Coming Out

In honor of National Coming Out day (Oct 11, 2014), I thought I’d write about my Coming Out experiences.  I write in my book about first coming out to my brother.  I wrote him a letter.  I was in my late teens so not all that comfortable with verbal communication.  I wasn’t sure how he’d take it but he was ecstatic.  It made us just that much closer.  It opened up a world of Gay Pride Celebrations, learning to become comfortable with myself and living a life out of the closet, not having to look over my shoulder or conjure up stories of “roommates” or “female friends” and why we’d lived together for years or went out together every weekend.

It wasn’t always happy times though.  There was a lot of anxiety to begin with along with the fear of rejection from my family and friends.  When I was a young adult, I decided, along with some pressure from my brother, that I should tell my mom.  She took it ok.  She grieved some over me having a “normal” life but in the end, she was resolved to just wanting me to be happy.

It took a few more years before I was able to come out to my dad.  I guess I knew that my mom wouldn’t reject me but I wasn’t so sure about my dad.  As with my mom, he said he’d known all along but his struggle was with how to introduce me and my partner to his friends.  We went through some practice scenarios until he was comfortable.

I was beginning to be comfortable, wearing my Keith Haring Coming Out t-shirt, but still not truly out of the closet.  My employer didn’t know and the majority of my straight friends didn’t know.  It took even more years to get through to them all.  When we decided to move to another state, it forced us to come out to our employer.  I quit my job and needed to be on my partner’s insurance so it was imperative to not only come out to them but to ensure that they offered domestic partner benefits.  It was a huge hurdle to overcome but it was so necessary.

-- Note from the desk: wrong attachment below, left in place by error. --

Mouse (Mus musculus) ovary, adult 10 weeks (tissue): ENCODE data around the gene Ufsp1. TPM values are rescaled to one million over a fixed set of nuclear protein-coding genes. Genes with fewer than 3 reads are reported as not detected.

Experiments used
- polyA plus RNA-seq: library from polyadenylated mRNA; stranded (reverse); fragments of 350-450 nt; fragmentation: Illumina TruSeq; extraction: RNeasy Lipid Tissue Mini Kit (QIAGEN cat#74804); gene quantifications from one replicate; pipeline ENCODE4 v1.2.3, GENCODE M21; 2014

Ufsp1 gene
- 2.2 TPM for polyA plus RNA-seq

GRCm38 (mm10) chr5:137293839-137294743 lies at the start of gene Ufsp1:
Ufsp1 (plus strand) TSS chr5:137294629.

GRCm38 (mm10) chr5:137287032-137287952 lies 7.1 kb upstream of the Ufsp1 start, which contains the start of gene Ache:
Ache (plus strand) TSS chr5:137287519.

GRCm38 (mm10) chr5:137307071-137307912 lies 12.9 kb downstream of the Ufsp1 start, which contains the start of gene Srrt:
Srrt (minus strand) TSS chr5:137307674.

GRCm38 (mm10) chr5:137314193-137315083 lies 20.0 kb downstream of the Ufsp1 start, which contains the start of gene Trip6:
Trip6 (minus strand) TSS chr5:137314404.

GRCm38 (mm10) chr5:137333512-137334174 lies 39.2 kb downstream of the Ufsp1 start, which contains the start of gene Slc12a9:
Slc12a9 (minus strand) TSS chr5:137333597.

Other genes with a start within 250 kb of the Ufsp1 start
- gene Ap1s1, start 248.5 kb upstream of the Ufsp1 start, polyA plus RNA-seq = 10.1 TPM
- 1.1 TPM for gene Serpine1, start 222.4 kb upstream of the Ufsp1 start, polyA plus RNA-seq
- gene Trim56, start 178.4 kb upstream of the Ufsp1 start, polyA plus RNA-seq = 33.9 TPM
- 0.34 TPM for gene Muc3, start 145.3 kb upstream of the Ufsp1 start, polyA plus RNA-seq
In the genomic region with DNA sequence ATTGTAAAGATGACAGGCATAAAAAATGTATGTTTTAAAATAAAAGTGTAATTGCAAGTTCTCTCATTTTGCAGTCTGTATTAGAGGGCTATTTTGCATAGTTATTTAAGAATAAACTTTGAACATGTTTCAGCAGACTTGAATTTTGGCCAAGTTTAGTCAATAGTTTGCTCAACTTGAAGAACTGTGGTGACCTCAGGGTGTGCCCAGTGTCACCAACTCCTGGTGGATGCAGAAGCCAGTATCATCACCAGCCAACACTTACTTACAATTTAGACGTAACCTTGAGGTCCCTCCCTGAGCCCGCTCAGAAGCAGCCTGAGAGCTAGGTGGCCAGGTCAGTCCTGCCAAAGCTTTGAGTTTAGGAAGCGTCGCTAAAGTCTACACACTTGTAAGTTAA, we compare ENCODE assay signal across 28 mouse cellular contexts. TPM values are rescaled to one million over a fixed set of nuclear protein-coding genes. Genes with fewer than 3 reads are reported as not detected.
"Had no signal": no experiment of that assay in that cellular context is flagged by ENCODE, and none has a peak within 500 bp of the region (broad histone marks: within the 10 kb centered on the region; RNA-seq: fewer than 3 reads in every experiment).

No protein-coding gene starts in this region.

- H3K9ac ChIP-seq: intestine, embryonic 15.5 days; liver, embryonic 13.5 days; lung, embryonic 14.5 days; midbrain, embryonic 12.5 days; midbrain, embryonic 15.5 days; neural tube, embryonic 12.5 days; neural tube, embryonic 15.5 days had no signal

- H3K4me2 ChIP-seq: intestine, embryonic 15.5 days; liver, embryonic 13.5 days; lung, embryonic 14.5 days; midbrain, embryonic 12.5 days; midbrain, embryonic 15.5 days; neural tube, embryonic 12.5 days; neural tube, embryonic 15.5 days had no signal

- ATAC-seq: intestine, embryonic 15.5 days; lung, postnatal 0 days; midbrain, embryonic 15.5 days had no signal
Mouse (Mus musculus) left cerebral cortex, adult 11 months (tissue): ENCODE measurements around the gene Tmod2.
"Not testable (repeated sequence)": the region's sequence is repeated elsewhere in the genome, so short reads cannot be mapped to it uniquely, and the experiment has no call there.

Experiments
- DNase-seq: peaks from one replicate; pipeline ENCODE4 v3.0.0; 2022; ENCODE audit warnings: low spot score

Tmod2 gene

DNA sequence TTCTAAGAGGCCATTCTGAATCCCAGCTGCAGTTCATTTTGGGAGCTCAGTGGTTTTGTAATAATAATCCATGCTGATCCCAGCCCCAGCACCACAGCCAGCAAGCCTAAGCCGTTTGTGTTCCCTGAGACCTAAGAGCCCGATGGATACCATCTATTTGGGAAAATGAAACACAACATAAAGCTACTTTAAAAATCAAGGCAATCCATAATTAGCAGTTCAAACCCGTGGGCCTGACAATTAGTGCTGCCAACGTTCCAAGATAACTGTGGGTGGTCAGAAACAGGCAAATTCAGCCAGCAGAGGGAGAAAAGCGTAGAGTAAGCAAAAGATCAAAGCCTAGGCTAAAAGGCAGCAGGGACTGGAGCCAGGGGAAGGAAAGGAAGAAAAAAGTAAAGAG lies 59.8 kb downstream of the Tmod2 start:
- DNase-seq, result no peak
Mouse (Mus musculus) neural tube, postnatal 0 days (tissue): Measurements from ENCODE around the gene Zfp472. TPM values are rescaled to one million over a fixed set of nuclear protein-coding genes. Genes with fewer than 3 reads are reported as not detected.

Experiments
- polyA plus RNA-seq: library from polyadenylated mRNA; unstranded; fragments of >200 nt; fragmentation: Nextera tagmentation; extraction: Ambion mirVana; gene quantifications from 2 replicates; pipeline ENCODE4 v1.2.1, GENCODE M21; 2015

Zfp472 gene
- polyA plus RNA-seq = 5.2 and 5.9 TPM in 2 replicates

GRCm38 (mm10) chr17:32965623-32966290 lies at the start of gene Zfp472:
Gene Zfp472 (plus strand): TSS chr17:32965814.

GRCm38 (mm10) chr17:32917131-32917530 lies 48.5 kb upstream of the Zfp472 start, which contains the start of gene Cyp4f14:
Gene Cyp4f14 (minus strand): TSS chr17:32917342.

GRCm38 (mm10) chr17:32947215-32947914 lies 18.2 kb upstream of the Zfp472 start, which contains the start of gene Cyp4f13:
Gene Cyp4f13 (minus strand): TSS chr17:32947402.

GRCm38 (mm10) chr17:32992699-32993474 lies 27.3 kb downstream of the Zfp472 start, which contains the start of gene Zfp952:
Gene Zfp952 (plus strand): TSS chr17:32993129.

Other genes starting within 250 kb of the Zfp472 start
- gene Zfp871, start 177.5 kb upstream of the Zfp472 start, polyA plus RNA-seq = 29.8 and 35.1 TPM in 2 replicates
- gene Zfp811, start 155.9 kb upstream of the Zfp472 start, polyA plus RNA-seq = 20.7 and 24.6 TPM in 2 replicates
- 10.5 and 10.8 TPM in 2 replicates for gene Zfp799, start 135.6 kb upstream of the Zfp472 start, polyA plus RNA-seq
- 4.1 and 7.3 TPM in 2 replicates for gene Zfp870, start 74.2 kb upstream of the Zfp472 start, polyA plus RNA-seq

What made things a bit easier was that me and my partner ended up working at the same place so it sort of forced people to face the fact that they worked with gay people.  It was a bit of forceful acceptance.

What’s funny is that when Facebook first came around, I was terrified to join because I knew that I’d have to come out to more of my old friends from school.  I’d already come out to both of my parents, my only sibling, co-workers and employers but still faced the fear of rejection from lifelong friends.  I expressed my concerns to my partner and heard her when she explained that if those lifelong friends couldn’t deal with the fact that I was the same person that they’d known for our entire lives, then we didn’t need to continue to be friends.  It was loud and clear and I even agreed but I didn’t want to lose my friends.  And I haven’t.  Most already knew, just as my parents and my brother knew and the others that didn’t know, didn’t really care.

I live my life now, not even giving being gay a second thought.  I have an incredible person that I share my life with.  We don’t put a label on ourselves so we don’t expect anyone else to.  We’re just who we are.  We do the same things that straight people do.

I know it hasn’t been this easy for everyone and I don’t take that for granted.  My brother is actually gay as well and I thank him and all those that have come before me.  They paved the way and made the first, crucial breakthroughs that have allowed others to walk after them, with our heads held high.  Having come from a small, rural, southern town, my brother was actually shot at.  He had bullet holes in his car.  That is inconceivable to me today but I know that it still happens and it’s just ludicrous.  How one human being can want to harm another human being just over the person they love is just stupid.  There is no longer room for narrow minded people in this world.

Differentiation is what makes the world goes round.  If there’s anything I could offer to anyone that has yet to come out, it would be to find someone that you trust and are comfortable with and talk it over with them first.  It will allow you to try out your words and find your voice.  Don’t be afraid to stand up for who you are.  And know that you’re not alone.  We’ve all faced the same fear to which I hope you find resolution and comfort to.

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